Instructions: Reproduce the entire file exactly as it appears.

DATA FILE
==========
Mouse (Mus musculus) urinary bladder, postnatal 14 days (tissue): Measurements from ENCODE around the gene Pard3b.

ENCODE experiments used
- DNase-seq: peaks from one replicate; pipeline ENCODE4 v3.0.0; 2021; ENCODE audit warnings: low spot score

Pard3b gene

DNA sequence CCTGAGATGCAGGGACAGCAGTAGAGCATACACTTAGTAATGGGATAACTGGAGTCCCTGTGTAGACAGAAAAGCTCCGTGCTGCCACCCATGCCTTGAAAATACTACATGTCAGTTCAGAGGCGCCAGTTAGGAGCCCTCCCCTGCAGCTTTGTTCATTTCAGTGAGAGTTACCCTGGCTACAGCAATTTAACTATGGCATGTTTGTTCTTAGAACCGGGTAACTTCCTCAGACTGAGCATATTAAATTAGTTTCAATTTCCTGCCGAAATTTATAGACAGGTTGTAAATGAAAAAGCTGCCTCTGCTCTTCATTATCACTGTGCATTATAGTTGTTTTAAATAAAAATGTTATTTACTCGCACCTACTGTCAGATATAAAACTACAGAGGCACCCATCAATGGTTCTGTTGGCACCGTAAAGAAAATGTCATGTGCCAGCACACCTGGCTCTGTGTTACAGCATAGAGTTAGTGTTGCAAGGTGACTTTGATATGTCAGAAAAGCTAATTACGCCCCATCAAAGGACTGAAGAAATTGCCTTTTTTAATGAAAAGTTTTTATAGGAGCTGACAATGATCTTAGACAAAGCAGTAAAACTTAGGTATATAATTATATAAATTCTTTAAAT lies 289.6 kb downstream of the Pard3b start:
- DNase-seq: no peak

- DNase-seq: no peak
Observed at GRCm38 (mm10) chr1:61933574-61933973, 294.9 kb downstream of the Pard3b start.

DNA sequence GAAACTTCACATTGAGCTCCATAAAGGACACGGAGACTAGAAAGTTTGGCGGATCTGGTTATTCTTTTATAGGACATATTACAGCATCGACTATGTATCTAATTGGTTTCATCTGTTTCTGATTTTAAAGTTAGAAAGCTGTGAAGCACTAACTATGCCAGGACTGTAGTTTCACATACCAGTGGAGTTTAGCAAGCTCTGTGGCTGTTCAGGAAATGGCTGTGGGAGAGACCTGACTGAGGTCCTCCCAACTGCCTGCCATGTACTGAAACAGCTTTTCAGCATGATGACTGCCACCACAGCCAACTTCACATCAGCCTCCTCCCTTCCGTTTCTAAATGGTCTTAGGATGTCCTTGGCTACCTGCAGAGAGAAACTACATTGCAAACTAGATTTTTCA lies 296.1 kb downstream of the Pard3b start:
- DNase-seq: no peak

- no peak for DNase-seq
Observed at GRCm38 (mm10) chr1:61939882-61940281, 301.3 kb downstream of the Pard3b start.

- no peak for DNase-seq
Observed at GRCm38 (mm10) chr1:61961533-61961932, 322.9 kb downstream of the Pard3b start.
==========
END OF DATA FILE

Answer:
Mouse (Mus musculus) urinary bladder, postnatal 14 days (tissue): Measurements from ENCODE around the gene Pard3b.

ENCODE experiments used
- DNase-seq: peaks from one replicate; pipeline ENCODE4 v3.0.0; 2021; ENCODE audit warnings: low spot score

Pard3b gene

DNA sequence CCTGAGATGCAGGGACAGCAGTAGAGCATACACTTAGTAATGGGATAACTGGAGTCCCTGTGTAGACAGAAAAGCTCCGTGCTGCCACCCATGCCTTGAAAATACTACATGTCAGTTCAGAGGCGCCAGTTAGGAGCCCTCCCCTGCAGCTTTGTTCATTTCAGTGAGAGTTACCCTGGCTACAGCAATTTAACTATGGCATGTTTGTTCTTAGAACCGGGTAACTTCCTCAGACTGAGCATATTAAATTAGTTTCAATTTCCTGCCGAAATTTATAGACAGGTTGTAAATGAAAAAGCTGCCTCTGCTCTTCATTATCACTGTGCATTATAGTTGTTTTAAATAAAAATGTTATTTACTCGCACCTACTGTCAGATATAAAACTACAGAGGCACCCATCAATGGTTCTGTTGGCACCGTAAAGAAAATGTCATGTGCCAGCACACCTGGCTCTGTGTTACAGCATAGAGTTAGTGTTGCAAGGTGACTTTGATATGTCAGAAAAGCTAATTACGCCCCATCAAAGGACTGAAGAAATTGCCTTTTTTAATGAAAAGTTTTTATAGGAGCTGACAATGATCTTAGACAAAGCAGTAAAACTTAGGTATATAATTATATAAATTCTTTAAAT lies 289.6 kb downstream of the Pard3b start:
- DNase-seq: no peak

- DNase-seq: no peak
Observed at GRCm38 (mm10) chr1:61933574-61933973, 294.9 kb downstream of the Pard3b start.

DNA sequence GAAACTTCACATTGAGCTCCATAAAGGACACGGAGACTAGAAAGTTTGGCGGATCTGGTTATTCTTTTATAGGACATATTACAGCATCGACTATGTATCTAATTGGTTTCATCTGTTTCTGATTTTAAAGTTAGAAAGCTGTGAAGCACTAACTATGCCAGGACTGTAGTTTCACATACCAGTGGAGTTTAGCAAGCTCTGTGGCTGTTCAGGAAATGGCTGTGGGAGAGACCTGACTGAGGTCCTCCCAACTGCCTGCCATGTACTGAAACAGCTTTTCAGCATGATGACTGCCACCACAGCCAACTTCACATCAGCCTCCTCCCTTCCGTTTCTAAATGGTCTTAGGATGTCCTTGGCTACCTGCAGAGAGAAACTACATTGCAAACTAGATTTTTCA lies 296.1 kb downstream of the Pard3b start:
- DNase-seq: no peak

- no peak for DNase-seq
Observed at GRCm38 (mm10) chr1:61939882-61940281, 301.3 kb downstream of the Pard3b start.

- no peak for DNase-seq
Observed at GRCm38 (mm10) chr1:61961533-61961932, 322.9 kb downstream of the Pard3b start.